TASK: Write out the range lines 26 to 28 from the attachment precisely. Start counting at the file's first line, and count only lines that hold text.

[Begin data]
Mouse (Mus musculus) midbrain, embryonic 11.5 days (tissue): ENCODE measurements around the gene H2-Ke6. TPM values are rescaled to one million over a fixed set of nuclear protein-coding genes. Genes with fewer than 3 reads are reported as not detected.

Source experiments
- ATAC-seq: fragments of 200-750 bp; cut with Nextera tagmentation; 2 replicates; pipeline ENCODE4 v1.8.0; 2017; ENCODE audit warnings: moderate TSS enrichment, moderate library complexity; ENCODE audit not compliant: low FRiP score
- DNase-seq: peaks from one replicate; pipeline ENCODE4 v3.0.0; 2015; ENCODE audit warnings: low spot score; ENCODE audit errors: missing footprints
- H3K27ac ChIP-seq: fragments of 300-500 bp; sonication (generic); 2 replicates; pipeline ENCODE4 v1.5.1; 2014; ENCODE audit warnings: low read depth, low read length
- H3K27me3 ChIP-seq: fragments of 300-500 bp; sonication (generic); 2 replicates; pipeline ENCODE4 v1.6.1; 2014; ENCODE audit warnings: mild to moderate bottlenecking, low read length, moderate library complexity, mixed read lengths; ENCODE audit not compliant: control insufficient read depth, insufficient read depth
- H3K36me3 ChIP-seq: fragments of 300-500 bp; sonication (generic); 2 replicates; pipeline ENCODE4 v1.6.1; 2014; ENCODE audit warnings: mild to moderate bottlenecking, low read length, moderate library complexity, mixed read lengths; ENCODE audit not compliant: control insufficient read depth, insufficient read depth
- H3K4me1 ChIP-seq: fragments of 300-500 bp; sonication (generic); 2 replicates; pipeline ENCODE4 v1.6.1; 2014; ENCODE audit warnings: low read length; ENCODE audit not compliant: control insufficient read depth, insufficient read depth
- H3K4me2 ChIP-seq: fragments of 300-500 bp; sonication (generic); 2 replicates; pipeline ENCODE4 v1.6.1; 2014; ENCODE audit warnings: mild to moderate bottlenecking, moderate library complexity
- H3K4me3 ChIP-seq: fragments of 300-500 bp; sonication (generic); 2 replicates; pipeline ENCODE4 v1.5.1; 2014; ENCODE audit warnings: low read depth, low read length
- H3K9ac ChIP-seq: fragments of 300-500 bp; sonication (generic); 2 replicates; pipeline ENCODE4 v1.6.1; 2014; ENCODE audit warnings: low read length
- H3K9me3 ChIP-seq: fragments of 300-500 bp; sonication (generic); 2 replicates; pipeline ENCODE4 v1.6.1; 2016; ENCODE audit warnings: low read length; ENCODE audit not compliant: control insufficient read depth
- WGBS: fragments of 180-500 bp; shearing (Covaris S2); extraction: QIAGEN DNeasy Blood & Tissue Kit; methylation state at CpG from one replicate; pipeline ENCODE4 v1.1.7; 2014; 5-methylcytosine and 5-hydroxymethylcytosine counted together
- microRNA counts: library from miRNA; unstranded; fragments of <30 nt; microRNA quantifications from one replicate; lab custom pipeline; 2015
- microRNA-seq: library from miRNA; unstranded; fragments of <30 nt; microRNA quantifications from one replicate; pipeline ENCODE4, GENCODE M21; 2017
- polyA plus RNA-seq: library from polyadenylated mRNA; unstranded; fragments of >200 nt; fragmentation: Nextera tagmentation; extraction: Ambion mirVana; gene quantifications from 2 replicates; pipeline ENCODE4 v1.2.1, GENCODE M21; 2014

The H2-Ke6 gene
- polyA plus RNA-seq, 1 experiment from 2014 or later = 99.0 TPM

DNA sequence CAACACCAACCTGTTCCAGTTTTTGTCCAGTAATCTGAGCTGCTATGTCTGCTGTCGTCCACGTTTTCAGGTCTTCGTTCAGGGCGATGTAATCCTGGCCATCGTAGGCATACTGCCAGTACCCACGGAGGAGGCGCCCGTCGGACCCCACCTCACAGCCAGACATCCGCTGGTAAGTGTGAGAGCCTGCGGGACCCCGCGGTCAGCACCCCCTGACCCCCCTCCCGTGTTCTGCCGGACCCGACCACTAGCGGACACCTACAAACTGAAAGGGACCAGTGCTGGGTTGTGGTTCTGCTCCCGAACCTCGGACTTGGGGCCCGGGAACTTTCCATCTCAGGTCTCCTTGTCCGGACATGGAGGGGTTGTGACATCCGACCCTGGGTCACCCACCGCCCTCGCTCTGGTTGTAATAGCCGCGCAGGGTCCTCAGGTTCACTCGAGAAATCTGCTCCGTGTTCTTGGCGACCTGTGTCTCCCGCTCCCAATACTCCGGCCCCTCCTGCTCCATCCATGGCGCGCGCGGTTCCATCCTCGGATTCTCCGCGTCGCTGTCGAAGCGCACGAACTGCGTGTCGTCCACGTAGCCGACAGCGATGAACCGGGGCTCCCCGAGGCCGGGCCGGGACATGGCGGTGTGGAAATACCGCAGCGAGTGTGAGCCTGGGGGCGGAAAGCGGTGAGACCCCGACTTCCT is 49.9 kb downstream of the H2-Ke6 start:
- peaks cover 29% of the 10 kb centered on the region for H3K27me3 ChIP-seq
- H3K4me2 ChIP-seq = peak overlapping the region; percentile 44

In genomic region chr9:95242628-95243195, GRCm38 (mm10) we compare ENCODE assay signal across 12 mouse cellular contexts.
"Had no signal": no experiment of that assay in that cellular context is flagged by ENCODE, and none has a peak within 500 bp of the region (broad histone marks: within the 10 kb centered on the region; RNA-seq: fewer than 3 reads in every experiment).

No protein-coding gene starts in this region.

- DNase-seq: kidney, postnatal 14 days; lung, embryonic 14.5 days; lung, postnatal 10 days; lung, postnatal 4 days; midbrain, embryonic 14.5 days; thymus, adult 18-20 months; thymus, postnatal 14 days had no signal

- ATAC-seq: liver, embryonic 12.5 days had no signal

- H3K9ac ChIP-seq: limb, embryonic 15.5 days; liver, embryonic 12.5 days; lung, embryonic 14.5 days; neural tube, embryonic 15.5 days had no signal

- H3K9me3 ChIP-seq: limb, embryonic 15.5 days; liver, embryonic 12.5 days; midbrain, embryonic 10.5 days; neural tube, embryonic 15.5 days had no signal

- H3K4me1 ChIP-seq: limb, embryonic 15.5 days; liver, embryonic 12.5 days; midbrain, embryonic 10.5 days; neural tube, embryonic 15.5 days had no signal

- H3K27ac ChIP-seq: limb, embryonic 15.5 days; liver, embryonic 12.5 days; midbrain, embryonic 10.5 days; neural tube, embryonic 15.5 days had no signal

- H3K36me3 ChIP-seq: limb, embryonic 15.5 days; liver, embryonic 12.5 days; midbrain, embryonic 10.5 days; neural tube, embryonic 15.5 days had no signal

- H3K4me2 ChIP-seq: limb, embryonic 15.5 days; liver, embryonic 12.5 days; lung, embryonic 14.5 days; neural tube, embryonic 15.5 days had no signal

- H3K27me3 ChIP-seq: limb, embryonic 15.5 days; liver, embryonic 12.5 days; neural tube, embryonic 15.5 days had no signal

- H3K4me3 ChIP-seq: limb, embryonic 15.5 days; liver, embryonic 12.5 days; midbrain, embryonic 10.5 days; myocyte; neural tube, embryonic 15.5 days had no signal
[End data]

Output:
- ATAC-seq: liver, embryonic 12.5 days had no signal

- H3K9ac ChIP-seq: limb, embryonic 15.5 days; liver, embryonic 12.5 days; lung, embryonic 14.5 days; neural tube, embryonic 15.5 days had no signal

- H3K9me3 ChIP-seq: limb, embryonic 15.5 days; liver, embryonic 12.5 days; midbrain, embryonic 10.5 days; neural tube, embryonic 15.5 days had no signal